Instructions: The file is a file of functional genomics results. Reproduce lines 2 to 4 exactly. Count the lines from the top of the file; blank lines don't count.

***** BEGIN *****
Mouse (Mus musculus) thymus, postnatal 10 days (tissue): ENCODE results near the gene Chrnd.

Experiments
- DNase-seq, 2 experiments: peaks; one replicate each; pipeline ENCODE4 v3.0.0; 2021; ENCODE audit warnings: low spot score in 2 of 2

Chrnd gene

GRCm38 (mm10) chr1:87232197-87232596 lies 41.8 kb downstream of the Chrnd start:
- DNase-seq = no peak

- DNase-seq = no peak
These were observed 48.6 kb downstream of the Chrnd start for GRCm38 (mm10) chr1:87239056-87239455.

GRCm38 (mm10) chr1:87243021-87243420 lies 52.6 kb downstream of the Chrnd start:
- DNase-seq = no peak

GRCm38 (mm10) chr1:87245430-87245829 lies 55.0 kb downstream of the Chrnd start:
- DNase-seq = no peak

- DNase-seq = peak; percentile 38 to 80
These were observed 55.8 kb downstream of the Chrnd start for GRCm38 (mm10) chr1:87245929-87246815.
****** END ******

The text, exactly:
Experiments
- DNase-seq, 2 experiments: peaks; one replicate each; pipeline ENCODE4 v3.0.0; 2021; ENCODE audit warnings: low spot score in 2 of 2

Chrnd gene